Advertisement
  1. Opinion

Editorial: Stop going easy on Florida's corrupt public officials

Former Hernando Beach volunteer fire department chiefs Travis Morris and David Murdock
Former Hernando Beach volunteer fire department chiefs Travis Morris and David Murdock
Published May 6, 2019

Blatant public corruption has once again culminated in the lightest of wrist slaps. This time the travesty is in Hernando County, where three fire chiefs engaged in what investigators described as organized fraud. They falsified documents and paid themselves $68,000 in unauthorized salaries. All three were allowed to cut deals that included no criminal conviction, reinforcing the perception that these types of financial crimes that cost taxpayers money and undermine the public trust in government aren't taken seriously.

The Hernando Beach Volunteer Fire Department was run like a frat house, according to reporting by the Tampa Bay Times' Barbara Behrendt. Drinking on the job. Failing to respond to 911 calls. Using county issued gas cards to buy cigarettes. One firefighter who worked there briefly walked in on a colleague having sex with a woman in the break room. "The worst run fire department I have ever seen," he said.

The most serious allegations centered on Chief David Freda. He was accused of collecting money for teaching public safety courses that he didn't teach, and paying himself $29,653 for what was supposed to be a volunteer job. He also used fire department funds to buy computers, power tools and a riding lawn mower, which were all confiscated from his home after his arrest.

Freda, 33, was charged with a first-degree felony but recently was allowed to plead no contest and received five years of probation. He is required to pay nearly $49,000 in restitution. If he successfully completes his probation, he won't be convicted of any crimes. It will be almost like they never happened.

Chiefs Travis Morris, 41, and David Murdock, 31, got off even lighter. They faced a charge of organized fraud and of paying themselves $25,711 and $12,637, respectively. The prosecutor allowed them to enter into a pre-trial intervention program. They, too, avoided formal conviction.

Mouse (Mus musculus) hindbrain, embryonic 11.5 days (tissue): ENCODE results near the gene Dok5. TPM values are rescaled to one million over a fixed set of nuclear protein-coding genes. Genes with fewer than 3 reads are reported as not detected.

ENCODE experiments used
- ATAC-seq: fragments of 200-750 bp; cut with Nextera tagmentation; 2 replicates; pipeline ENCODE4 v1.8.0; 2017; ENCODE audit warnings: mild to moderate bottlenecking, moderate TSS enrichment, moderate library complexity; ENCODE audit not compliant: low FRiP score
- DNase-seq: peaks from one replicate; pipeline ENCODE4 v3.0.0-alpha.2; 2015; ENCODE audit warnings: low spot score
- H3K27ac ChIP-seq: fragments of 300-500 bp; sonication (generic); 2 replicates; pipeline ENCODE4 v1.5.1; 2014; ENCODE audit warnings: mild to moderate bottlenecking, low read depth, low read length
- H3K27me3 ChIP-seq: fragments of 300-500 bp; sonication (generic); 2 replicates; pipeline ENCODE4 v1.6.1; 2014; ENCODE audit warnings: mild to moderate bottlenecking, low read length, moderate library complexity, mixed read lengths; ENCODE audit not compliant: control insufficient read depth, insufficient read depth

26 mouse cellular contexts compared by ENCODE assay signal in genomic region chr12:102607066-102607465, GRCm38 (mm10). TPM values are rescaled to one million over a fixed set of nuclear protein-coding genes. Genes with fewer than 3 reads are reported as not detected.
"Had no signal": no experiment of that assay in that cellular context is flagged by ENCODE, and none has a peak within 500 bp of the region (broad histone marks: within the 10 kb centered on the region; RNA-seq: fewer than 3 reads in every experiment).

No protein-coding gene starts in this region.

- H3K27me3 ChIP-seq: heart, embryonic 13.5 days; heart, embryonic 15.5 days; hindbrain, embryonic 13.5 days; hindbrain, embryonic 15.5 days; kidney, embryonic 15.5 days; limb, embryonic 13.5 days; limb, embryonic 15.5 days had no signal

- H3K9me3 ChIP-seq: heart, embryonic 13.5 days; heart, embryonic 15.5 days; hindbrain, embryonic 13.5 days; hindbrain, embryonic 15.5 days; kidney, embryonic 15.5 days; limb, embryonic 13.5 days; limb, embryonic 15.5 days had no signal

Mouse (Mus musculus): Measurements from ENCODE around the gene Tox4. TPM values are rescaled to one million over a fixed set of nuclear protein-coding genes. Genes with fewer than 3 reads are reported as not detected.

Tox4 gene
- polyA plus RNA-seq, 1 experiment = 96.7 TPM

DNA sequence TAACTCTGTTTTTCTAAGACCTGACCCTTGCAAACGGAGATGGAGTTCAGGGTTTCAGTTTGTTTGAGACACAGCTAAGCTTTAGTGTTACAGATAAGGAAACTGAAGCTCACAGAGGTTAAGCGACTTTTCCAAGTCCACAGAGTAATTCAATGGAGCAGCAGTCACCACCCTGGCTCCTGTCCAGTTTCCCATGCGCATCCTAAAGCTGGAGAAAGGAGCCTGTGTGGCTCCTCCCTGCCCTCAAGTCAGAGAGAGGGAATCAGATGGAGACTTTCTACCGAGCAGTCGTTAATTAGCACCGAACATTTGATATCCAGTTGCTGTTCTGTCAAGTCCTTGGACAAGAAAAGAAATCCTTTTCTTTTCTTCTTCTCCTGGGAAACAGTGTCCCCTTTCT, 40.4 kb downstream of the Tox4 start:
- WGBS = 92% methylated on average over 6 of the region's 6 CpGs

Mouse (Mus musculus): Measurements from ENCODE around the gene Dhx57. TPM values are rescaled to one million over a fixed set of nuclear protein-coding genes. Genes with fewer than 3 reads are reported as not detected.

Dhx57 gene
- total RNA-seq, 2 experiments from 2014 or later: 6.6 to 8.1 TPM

This wasn't an isolated indiscretion. It wasn't a bad decision made under duress. It wasn't a mistake or an accident. These were grown men in positions of trust and power who decided to dip into the public till over several years. The legal outcome has left many local residents feeling like the chiefs got away with it. No wonder.

Prosecuting public officials can be difficult and time consuming. Many defendants, including the ones in the Hernando Beach case, lack prior criminal records. And unlike other criminals, they often have the means to pay the money back — only after they get caught, of course. But public corruption shouldn't be met with a legal shrug. At the very least, the plea deals for these three men should have included convictions. If they didn't like that offer, they could have taken their chances at trial.

This case adds to the impression that public corruption pays. Break into a bank or sell a couple dime bags of cocaine, go to jail. Steal from taxpayers, walk free. That's not justice, nor is it a deterrent. Quite the opposite. It's a green light for every public official who lacks a moral compass to give it a shot.

YOU MIGHT ALSO LIKE

  1. Paula Dockery of Lakeland served in the Florida Legislature for 16 years.
  2. The United States' life expectancy has gone down four out of the last five years largely because of deaths in the 25-64 age range.
  3. Michael Bloomberg, Bernie Sanders and Donald Trump
  4. In this image from video, the vote total, 53-47 for not guilty, on the second article of impeachment, obstruction of congress, is displayed on screen during the impeachment trial against President Donald Trump in the Senate.
  5. Nurse manager Amy Hunt holds the special stethoscope that allows nurses at Tampa General Hospital to record a heartbeat while they listen to it during a routine exam.
  6. Pinellas County Supervisor of Elections worker Andrea West adds mail ballots to an inserter at the Pinellas County Supervisor of Elections Service Center in Largo. Workers are preparing to mail 260,000 vote by mail kits for the November General Election.
  7. Left tot Right: US Army Reserves Captain Jessica Purcell, 37, St. Petersburg, spends time with her 10-month-old son Jameson, and her attorney Natalie Khawam on Jan. 21, She has breast cancer and has filed a medical malpractice claim. Photo by SCOTT KEELER/Times
  8. Oil can be seen in the Gulf of Mexico on April 21, 2010, as a large plume of smoke rises from fires on the Deepwater Horizon offshore oil rig. The company at the center of that disaster, British oil giant BP, announced a zero emissions target this week.
  9. Three teens died in a fiery stolen SUV crash on Tampa Road in Palm Harbor in August 2017.
  10. Les Miller, Hillsborough County commissioner and chairman of the county's transit agency board, made the motion to fire chief executive officer Ben Limmer during a special meeting. Only one board member voted no.
  11. This columnist will participate in the St. Petersburg Conference on World Affairs.
Advertisement
Advertisement
Advertisement